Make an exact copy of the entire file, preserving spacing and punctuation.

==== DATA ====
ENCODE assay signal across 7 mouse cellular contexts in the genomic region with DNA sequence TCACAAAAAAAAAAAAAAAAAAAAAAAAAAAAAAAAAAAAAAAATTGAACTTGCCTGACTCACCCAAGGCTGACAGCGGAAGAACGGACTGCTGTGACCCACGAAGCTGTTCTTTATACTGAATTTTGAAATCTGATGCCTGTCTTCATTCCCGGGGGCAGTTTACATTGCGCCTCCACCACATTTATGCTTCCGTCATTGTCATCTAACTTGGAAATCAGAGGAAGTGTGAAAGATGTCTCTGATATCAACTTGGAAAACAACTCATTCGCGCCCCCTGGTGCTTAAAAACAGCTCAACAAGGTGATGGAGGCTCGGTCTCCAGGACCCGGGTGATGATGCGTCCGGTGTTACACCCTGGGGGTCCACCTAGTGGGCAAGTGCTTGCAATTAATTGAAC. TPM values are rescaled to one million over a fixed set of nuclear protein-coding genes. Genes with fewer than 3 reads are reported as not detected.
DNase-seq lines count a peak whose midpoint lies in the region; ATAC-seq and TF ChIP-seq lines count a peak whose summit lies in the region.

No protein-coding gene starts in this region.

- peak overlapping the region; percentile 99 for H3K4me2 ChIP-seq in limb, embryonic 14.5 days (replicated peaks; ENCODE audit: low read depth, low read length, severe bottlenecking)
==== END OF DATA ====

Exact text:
ENCODE assay signal across 7 mouse cellular contexts in the genomic region with DNA sequence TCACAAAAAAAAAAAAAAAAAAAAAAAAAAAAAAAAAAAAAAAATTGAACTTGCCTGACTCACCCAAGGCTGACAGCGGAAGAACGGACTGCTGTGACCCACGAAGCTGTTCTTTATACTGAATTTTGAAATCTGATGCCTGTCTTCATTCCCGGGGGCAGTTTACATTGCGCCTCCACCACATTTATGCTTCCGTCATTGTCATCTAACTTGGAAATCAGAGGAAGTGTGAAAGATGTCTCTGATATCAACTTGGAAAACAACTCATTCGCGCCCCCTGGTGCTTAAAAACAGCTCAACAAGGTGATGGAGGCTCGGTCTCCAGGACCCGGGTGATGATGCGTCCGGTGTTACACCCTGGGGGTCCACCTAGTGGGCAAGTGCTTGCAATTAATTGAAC. TPM values are rescaled to one million over a fixed set of nuclear protein-coding genes. Genes with fewer than 3 reads are reported as not detected.
DNase-seq lines count a peak whose midpoint lies in the region; ATAC-seq and TF ChIP-seq lines count a peak whose summit lies in the region.

No protein-coding gene starts in this region.

- peak overlapping the region; percentile 99 for H3K4me2 ChIP-seq in limb, embryonic 14.5 days (replicated peaks; ENCODE audit: low read depth, low read length, severe bottlenecking)